Top banner
Like us On Facebook
Wednesday May 11, 2016 at 1:30pm Age: 2 yrs
Category: Intermediate


First-time guests at Mrs. Green’s Cinco de Mayo celebration quickly learn of the legendary status of this annual classroom event.  From all ends of the building – and as far as the district office – faculty, administrators and staff follow the sound of the mariachi music to find the bountiful Mexican feast prepared by parents and teachers in room 209.


For the celebration, Mrs. Green’s 3rd graders sported handmade paper hats, ponchos, and moustaches, as parents met and mingled, and took pictures of their children and their peers.


“I’m really happy to meet my friends’ parents. My mom is here with my little brother too,” Jake said. “I had a moustache but it was really itchy.”


“I feel like I’m in Mexico, actually, and I’m really thankful for all the good food,” Yariel said. “My favorite was the enchilada casserole,” Harrison added.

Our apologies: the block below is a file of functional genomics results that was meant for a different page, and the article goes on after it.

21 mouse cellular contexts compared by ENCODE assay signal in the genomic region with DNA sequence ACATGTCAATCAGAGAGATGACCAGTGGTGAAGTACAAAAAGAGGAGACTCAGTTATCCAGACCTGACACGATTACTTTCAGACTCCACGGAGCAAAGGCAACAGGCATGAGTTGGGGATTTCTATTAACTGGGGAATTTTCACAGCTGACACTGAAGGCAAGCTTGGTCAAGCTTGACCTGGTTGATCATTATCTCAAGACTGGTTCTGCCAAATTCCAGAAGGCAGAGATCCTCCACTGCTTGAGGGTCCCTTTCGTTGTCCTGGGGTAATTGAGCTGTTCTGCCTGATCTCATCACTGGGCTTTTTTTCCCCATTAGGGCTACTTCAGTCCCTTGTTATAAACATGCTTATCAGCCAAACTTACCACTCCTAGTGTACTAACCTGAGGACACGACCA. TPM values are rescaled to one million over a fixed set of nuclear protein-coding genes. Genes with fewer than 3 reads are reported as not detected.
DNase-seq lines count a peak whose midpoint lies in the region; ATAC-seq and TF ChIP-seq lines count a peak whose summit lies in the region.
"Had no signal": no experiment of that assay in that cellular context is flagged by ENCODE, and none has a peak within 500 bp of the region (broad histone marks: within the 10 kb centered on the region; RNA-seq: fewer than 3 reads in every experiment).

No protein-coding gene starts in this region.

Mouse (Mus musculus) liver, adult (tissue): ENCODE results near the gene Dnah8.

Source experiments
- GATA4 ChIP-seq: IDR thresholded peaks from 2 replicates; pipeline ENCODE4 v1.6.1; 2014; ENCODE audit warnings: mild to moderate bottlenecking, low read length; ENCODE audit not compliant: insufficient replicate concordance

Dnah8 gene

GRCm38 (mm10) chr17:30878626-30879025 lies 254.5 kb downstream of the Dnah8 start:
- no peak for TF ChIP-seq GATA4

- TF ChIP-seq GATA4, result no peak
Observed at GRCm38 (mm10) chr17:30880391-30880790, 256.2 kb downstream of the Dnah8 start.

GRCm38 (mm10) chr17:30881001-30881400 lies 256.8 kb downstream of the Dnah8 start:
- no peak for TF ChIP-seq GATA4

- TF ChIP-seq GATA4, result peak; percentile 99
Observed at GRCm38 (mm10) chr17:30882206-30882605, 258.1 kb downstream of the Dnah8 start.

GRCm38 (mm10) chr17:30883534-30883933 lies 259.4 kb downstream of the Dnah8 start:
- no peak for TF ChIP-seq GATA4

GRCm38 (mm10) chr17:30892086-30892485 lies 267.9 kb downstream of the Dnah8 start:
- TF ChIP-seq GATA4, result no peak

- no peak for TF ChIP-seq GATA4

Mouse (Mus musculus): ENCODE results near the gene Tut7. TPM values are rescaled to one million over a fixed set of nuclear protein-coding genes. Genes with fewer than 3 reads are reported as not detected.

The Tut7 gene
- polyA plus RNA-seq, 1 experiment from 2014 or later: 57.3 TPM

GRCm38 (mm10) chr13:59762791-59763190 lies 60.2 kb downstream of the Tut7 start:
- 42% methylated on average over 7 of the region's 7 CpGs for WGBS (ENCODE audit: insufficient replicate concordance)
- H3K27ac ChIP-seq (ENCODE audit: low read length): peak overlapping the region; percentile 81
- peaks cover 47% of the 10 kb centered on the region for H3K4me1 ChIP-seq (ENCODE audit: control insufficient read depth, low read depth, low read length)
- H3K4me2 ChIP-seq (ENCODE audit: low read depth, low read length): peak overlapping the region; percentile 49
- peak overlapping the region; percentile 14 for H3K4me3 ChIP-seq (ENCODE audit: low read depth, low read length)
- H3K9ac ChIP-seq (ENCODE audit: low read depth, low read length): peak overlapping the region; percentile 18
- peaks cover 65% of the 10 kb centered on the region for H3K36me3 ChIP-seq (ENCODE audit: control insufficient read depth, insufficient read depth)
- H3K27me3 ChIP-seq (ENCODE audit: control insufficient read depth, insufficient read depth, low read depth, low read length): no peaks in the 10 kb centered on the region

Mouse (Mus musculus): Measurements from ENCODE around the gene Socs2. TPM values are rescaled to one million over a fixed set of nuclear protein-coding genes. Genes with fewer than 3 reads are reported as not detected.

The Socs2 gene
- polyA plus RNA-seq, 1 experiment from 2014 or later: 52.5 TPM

Leading up to their classroom party, students learned about the history of Cinco de Mayo, and went beyond traditional music, foods and clothing to explore the geography of Mexico. 


“The first of the state’s curriculum modules is all about communities, cultures and differences between other countries and ours. I extended this module to look deeper into the cultural diversity of my own class. Cinco de Mayo seemed like the perfect way to celebrate that diversity,” Mrs. Green said.

Cinco de Mayo commemorates the Mexican army’s 1862 victory over France at the Battle of Puebla during the Franco-Mexican War (1861-1867).  A minor holiday in Mexico, in the United States Cinco de Mayo has evolved into a celebration of Mexican culture and heritage with such traditions as parades, mariachi music performances and street festivals.